One of the few positive notes for the Oilers this season was the emergence of Gilbert Brule as an NHL player. He scored a career-high 17 goals and 37 points and played with a nasty physical edge as well. Now, he’s a restricted free agent and the Oilers need to decide how much to pay him on his next contract.
This is where I get nervous. I’m glad that Brule’s emerged, and it’s nice to see him finally playing well after injuries derailed his early career in Columbus. But there are a bunch of different things that would make me leery about tossing money at him, despite his success this past season. Here are factors I see that bother me:
Injuries: At just 23 years of age, Brule’s had a lot of them. Broken leg, broken collarbone, and a sprained ankle that cost him the tail end of the 2009-10 season. It may be that he’s just had bad luck early on, but those injuries have already cost him a lot and with the style he plays it wouldn’t surprise me if injuries continued to shape his NHL career.
Shooting percentage: Brule was listed as having an “NHL-calibre” shot when he was playing junior, so perhaps he just had a bad run in Columbus, but the goal-scoring increase in Edmonton has largely been a result of shooting percentage. On 183 shots with the Blue Jackets, Brule had a 6.6% shooting percentage, while on 134 shots with the Oilers he’s had a 14.2% shooting percentage. Or put another way: goalies facing Brule as a Blue Jacket put up a 0.934 SV%, while goalies facing him as an Oiler put up a 0.858 SV%. I’d suggest that Brule’s true scoring ability is probably somewhere between those two figures. Given that we know NHL players generally don’t progress through great increases in shooting percentage, this is worrisome.
The Dustin Penner effect: Gilbert Brule was a different player when he was paired with Dustin Penner. That pairing was plus-5, on the ice for 21 goals for and 16 against, and they outshot the opposition 147-133. Penner apart was a little worse (35 goals for, 32 against, outshooting 364-346), something I’d attribute to the fact that he was likely playing better opposition away from Brule. Brule fell off the rails without Penner around, going minus-10 (17 goals for, 27 against) and getting outshot 203-233. That disparity is not a good sign.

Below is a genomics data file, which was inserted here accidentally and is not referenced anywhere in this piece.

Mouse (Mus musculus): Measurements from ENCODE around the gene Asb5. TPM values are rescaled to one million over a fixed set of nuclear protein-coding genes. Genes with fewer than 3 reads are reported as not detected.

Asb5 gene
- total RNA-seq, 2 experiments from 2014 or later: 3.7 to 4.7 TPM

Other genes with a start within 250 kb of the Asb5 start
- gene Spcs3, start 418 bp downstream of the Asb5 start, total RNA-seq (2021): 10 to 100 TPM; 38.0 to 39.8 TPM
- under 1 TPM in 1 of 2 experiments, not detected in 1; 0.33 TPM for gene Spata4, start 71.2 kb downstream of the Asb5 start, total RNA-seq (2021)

AHL results: Last season on a lousy Springfield team, Gilbert Brule managed 24 points in 39 games (0.615 PTS/GM) in the AHL. In the NHL this year he was just a tiny bit worse (0.569 PTS/GM), and that bothers me a little. Perhaps it means that this year, and this year alone, was a breakout season, but it might also be taken as further evidence that Brule isn’t quite the player we saw this year. Also of interest is even-strength goal scoring: in Springfield, Brule scored 0.15 goals/game at even-strength but this year in Edmonton that total jumped to 0.23 goals per game at even-strength.
Points relative to ice-time: In Brule’s last full NHL season, he scored 0.87 PTS/60 at five-on-five. He nearly tripled that output this year, to 2.36 PTS/60. Even assuming (as I do) that his results in Columbus represented the bottom end of his potential, is that a sustainable outburst?
I’m not making any sweeping statements about what Brule is here. There are other factors worth considering, including the physical edge mentioned at the outset and the fact that he seemed to have good chemistry with Dustin Penner. There’s also his junior career and draft number, and without those years in Columbus his junior numbers would suggest a guy who might be an impact player.
What I am saying is that I see a bunch of red flags, and if I were thinking of spending $2.0 million dollars or so, those red flags would bother me a lot. If I were Steve Tambellini, they might even bother me enough to ask what kind of trade value I might get for him at this summer’s NHL Entry Draft.